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Tuesday, March 15, 2011

On the importance of living

A lot of us are saddened by the tragedy over in Japan. It's something we can't wrap our minds around; thousands of lives suddenly snatched, gone without warning, in what seems like a fucked up, random fashion. For those of us not directly connected with anyone from there, it may seem a bit distant to us. We feel compassion and are horrified, but on some levels perhaps we just don't get it. Maybe we can't. Perhaps that's okay.

I lost a friend of mine yesterday; he went to bed and never woke up last morning. He wasn't much older than me--in his 40s at most--and for reference I'll be thirty-three next month. His birthday would've been tomorrow. Too damned young, too sudden, so random...I'm in shock. I suspect I'll be in shock for a long time. He was a nice guy, one of those people whom everyone knew and liked. Just a genuinely great guy, quick with a smile. It's yet another loss I can't wrap my head around, but in a different way than my inability to process what's going on in Japan.

The only way I can really wrap my head around the Japan thing in a way which brings it down to earth is to try and picture thousands more like my friend, their lives abruptly cut short by a vicious act of nature. And then I get it--it's that people thing. People living out their lives day to day, and catastrophe hits. I'd love to be able to leave some uplifting, inspiring commentary to somehow tone down the impact of what I'm saying here, but I really can't. There's nothing cheery or inspiring about sudden, random death which snatches away a life in progress, leaving a person never to return.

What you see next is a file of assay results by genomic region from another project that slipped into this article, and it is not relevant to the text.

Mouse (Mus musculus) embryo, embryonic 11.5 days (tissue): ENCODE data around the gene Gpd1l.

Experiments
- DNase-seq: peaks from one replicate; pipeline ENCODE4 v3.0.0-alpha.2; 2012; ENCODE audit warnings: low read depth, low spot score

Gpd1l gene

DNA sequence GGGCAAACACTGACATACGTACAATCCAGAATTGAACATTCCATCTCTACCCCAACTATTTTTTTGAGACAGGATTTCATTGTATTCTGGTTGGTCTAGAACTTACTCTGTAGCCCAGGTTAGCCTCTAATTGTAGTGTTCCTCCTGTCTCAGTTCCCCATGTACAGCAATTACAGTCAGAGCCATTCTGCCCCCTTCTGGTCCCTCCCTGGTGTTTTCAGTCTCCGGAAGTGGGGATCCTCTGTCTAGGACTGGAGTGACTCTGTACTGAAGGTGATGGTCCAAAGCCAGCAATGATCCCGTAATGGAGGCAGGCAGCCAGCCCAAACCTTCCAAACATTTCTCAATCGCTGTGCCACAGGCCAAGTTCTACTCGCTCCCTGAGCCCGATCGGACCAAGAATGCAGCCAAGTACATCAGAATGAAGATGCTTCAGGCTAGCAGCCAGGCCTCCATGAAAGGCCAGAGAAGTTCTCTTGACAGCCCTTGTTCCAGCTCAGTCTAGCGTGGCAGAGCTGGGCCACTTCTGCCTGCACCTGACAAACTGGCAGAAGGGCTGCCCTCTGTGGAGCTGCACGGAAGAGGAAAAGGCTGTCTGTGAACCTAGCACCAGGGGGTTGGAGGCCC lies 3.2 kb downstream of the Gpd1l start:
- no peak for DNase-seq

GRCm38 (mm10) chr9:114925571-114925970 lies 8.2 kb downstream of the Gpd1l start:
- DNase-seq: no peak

All I can really say is this: live your life in a way which reduces regret to either little or nothing. Don't spend so much time caught up in bullshit that you forget the people around you. Don't expect people to always be there; they could be gone tomorrow through no fault or intervention of any one's. You can't picture this now, just like you couldn't have envisioned a quake and tsunami ripping up Japan, or me imagining someone around my age dying of a heart attack, full of life at a club one day and gone the next. But you don't need to be able to comprehend such things in order to appreciate those around you.

Live for the now, don't just breeze through it. It's precious, and on a whim it can be gone.

Love & Magic,


Victoryfaust said...

this was excellent. thank you.

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